Wimbledon: Williams has no Centre Court answer to dominant Murguruza

Garbine Muguruza celebrates beating Venus Williams. Picture: Steven Paston/PA
Garbine Muguruza celebrates beating Venus Williams. Picture: Steven Paston/PA
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GARBINE MURGURUZA won a battle of the generations by thrashing Venus Williams to secure her first Wimbledon title.

Williams, 37, was bidding to become the oldest female grand slam singles winner in the open era but Muguruza, 14 years her junior, delivered an emphatic 7-5 6-0 victory.

Garbine Muguruza with the trophy after beating Venus Williams in the Ladies Singles final. Picture: David Ramos/PA

Garbine Muguruza with the trophy after beating Venus Williams in the Ladies Singles final. Picture: David Ramos/PA

It is Muguruza’s second major title, adding to the French Open crown she won last year, and makes her the first Spanish woman to win the singles here since her coach Conchita Martinez in 1994.

When the 23-year-old’s challenge revealed Williams’ last forehand to have landed long, she crouched down in disbelief with her face planted in her hands.

Muguruza earns £2.2million for this win at the All England Club and also makes up for finishing runner-up to Venus’ sister Serena in the final of two years ago.

When Muguruza landed her first major title at Roland Garros last year, she had been circled as the natural successor to Serena as the queen of women’s tennis.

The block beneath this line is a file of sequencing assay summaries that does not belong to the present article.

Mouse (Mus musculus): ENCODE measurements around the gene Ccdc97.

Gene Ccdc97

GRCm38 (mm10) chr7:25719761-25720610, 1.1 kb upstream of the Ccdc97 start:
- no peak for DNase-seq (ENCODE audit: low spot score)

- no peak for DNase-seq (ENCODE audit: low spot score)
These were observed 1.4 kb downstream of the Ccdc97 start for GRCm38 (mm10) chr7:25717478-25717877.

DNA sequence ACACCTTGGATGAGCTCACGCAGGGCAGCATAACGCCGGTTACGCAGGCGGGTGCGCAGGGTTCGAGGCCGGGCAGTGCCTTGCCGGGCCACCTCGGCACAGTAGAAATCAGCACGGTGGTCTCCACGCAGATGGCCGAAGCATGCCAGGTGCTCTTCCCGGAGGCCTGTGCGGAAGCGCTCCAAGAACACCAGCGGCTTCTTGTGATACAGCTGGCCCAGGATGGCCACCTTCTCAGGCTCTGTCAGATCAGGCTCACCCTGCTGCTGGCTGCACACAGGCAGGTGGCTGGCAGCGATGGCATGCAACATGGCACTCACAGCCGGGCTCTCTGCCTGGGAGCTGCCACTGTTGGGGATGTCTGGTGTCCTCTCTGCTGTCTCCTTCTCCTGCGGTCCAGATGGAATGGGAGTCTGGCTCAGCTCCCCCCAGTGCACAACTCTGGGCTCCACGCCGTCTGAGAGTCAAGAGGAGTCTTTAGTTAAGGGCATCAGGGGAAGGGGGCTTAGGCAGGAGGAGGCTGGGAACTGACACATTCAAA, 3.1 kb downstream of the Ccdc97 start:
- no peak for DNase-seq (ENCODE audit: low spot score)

Garbine Muguruza after beating Venus Williams in the Ladie's Singles Final. Picture: Facundo Arrizabalga/POOL/PA

Garbine Muguruza after beating Venus Williams in the Ladie's Singles Final. Picture: Facundo Arrizabalga/POOL/PA

Results, however, had largely failed to meet expectations until this year, when she has rediscovered the sort of form to suggest this will not be her last grand slam success.

Muguruza showed guts to sneak a nerve-shredding opening set, saving two set points before hitting Williams decisively one game later.

She then showed ruthlessness in the second as she blew Williams away in six games that lasted just 26 minutes.

“I had I think the hardest match today against Venus,” Muguruza said.

Venus Williams with the runners-up trophy. Picture: Facundo Arrizabalga/PA

Venus Williams with the runners-up trophy. Picture: Facundo Arrizabalga/PA

“She is such an incredible player, I grew up watching her play. It is incredible to play her in the final. She was definitely an inspiration and it’s incredible to play her here.”

On losing to one Williams and then beating another, Muguruza said: “Two years ago I lost in the final here to Serena. She said maybe one day I will win. So here I am.”